Leveraging the unique and comprehensive evidence gathered, Disrupting Harm identifies practical and actionable solutions to protect children from sexual abuse and exploitation both online and offline. The project was implemented in 13 countries across Eastern and Southern Africa. Below are reports that are now available: Kenya and Uganda

ugandfa_2 Disrupting Harm Uganda report and advocacy brief

Disrupting Harm in Uganda is the second in a series of reports which shared the findings of children’s perceptions of and participation in various online practices, as well as their experiences of online child sexual exploitation in Uganda. Read the full report here.

Disrupting Harm in Uganda has highlighted a number of key areas when dealing with online child sexual exploitation and abuse (OCSEA):

  • Disrupting Harm in Uganda found that boys & girls were equally likely to experience online sexual exploitation and abuse. Yet 98% of reports were made by girls. This is very concerning, as it may indicate boys are not reporting incidents.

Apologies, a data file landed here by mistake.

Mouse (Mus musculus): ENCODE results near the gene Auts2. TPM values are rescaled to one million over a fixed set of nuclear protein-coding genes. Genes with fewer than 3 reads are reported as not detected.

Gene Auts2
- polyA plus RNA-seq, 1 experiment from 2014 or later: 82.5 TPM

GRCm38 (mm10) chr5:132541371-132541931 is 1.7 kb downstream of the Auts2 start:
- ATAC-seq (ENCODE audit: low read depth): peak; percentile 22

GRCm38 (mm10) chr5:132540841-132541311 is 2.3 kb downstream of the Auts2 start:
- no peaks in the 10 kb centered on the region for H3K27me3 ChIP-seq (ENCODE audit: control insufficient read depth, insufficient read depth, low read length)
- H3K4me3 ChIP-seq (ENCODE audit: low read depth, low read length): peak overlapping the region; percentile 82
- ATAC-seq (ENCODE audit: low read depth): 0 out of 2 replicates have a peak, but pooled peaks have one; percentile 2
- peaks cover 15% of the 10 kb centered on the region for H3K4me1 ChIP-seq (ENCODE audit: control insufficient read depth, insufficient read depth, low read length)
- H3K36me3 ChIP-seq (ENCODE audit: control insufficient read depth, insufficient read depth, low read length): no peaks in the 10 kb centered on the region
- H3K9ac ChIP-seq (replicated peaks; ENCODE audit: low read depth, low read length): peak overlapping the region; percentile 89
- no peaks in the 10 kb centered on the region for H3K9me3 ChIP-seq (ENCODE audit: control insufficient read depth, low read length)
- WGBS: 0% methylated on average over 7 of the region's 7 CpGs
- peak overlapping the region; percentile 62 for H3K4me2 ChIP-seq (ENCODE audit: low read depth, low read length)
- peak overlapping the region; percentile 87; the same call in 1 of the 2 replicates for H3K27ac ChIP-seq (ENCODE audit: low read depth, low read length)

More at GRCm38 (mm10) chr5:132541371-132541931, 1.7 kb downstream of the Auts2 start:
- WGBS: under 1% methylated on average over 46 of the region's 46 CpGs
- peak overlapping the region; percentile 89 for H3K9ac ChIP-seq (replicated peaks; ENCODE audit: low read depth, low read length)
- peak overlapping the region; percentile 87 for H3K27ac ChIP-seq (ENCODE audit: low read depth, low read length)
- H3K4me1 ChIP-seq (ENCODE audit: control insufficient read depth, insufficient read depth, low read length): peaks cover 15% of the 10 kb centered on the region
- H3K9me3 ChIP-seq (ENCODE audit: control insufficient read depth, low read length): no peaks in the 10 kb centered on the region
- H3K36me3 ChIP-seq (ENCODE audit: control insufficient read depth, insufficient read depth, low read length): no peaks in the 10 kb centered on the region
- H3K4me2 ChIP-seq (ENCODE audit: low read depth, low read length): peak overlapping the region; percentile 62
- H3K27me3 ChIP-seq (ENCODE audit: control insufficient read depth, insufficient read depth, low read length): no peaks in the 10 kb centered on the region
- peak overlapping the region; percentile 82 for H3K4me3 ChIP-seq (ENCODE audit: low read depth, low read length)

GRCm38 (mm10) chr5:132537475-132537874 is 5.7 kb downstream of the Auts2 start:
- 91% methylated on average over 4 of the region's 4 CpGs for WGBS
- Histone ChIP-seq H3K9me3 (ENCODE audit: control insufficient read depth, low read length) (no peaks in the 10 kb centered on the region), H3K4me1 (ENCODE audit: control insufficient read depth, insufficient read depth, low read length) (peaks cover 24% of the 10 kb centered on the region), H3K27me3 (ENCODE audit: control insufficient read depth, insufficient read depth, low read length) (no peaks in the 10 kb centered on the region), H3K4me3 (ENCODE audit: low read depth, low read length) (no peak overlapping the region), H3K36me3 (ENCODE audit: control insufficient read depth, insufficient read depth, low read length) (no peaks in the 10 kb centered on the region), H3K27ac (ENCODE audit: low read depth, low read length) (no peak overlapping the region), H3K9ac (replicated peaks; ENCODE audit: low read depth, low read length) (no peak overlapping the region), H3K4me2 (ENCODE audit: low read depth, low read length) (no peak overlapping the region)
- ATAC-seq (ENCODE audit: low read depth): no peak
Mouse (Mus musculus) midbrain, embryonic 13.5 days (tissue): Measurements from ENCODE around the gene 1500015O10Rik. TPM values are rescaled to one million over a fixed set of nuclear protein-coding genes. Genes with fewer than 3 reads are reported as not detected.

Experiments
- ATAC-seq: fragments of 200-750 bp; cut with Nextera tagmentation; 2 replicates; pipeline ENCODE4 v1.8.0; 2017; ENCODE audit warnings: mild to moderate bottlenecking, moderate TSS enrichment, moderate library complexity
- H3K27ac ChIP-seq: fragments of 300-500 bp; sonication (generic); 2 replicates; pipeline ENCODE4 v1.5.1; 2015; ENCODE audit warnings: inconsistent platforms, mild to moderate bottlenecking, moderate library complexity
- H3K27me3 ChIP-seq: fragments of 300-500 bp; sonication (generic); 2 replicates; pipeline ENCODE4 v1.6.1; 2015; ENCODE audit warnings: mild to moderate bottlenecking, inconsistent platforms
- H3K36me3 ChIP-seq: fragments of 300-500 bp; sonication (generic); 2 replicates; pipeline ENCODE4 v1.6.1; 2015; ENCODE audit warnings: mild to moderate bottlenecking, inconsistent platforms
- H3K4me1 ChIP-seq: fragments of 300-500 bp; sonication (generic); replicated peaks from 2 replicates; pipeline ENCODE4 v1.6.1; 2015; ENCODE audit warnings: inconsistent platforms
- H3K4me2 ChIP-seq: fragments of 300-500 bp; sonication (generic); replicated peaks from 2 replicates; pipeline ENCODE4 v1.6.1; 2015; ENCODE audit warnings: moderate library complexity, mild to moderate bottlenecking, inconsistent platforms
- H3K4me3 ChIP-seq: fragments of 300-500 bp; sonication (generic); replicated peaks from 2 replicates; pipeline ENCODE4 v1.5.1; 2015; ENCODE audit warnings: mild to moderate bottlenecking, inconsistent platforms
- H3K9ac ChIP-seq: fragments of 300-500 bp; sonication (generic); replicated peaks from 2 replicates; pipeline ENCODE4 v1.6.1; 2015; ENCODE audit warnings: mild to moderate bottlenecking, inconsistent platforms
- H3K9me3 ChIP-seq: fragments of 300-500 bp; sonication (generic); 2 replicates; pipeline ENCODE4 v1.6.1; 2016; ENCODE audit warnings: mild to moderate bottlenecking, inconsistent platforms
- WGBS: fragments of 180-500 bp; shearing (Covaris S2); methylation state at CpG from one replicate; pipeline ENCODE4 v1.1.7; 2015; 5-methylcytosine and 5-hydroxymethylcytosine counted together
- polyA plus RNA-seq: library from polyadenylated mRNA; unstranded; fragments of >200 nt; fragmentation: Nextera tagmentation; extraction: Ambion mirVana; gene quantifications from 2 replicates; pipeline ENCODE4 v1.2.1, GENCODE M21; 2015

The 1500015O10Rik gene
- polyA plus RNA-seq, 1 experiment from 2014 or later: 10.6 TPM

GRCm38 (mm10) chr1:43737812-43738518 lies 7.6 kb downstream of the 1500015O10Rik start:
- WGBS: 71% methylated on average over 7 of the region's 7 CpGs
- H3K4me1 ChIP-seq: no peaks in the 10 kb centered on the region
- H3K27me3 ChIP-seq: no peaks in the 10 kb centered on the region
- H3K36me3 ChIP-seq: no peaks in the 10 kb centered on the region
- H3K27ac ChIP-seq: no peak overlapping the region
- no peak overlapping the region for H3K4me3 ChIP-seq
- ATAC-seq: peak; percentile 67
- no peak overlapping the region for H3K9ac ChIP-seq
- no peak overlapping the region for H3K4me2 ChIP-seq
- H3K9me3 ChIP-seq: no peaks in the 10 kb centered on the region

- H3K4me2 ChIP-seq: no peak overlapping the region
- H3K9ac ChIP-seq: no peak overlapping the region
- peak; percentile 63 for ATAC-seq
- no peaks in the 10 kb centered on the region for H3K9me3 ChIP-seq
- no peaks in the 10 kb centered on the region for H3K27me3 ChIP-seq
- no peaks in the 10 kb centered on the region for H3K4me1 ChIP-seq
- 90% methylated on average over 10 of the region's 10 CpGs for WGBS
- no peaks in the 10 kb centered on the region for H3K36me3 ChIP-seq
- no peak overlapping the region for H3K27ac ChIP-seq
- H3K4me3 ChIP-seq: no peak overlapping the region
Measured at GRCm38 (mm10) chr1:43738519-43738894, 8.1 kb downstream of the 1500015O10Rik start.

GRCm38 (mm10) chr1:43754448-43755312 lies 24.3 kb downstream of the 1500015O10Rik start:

• OCSEA mostly occurs on social media. 10% of the surveyed children were offered money or gifts for sexual images or videos of themselves in the past year.
  • 9% of children surveyed reported having sexual images of themselves shared with others without their consent.
  • Many children did not report any incident of OCSEA to anyone. They expressed not knowing who to report to or where to seek help.
  • Child advocate professionals said victim blaming by the police sometimes deterred children from reporting. The common reason for not reporting OCSEA was "not thinking anything would change".
  • Law enforcement, the justice system, and social services lack awareness, capacity, and resources to respond to cases of OCSEA.
  • The interviewed children were not able to bring their case to justice through the court system. Some important OCSEA-related legislation, policies and standards are not yet enacted in Uganda.
  • Internet-using children in Uganda are subjected to OCSEA. Most offenders of OCSEA are someone the child already knows. OCSEA can happen while children spend time online or in person but involving technology.

Data collection took place from early 2020 through to early 2021 with the cooperation of the Government of Uganda and a wide range of public bodies and other organisations active in the country.

To ensure cutting-edge results from this research endeavour, advice was sought from global experts on the Disrupting Harm in Uganda findings and recommendations. A list of the members of the Panel of Advisors can be found here.